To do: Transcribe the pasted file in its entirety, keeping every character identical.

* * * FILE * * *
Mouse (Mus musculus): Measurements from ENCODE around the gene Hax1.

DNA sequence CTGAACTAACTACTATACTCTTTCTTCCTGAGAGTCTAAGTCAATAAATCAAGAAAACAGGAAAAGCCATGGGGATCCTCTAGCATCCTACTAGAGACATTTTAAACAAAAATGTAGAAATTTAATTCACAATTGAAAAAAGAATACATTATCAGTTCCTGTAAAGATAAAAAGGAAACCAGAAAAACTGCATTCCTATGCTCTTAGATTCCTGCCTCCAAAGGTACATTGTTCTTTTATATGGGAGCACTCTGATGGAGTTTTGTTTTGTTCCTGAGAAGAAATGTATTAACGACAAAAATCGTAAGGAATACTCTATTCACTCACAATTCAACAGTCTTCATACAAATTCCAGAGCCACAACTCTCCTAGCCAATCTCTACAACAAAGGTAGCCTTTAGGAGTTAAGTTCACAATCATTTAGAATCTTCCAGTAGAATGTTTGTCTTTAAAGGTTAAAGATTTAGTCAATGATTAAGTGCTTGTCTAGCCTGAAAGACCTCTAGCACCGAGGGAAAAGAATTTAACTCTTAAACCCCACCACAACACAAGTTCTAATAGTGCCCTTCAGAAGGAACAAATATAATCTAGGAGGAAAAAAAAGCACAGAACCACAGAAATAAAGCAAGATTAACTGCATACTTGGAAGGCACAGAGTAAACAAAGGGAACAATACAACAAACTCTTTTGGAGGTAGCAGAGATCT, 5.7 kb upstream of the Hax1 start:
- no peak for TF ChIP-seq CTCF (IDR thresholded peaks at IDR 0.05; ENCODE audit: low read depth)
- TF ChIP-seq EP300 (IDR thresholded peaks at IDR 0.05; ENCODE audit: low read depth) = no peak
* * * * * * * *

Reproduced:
Mouse (Mus musculus): Measurements from ENCODE around the gene Hax1.

DNA sequence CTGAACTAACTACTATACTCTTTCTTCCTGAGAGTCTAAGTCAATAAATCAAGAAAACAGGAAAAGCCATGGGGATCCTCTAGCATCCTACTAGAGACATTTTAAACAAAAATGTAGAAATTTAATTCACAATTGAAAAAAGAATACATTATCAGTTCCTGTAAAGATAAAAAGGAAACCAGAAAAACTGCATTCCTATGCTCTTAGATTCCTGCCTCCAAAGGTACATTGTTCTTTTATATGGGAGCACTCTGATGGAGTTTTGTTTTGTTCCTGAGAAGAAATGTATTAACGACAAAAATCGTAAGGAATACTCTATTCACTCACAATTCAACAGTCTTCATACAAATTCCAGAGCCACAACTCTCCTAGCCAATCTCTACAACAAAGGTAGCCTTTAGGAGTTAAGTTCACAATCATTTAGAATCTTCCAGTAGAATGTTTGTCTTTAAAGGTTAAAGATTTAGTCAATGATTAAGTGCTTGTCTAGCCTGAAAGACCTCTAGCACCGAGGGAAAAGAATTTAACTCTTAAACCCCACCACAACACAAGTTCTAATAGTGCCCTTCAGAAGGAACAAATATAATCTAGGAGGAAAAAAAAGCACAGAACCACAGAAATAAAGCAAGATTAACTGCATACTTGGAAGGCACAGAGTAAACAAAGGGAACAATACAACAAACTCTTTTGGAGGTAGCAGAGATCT, 5.7 kb upstream of the Hax1 start:
- no peak for TF ChIP-seq CTCF (IDR thresholded peaks at IDR 0.05; ENCODE audit: low read depth)
- TF ChIP-seq EP300 (IDR thresholded peaks at IDR 0.05; ENCODE audit: low read depth) = no peak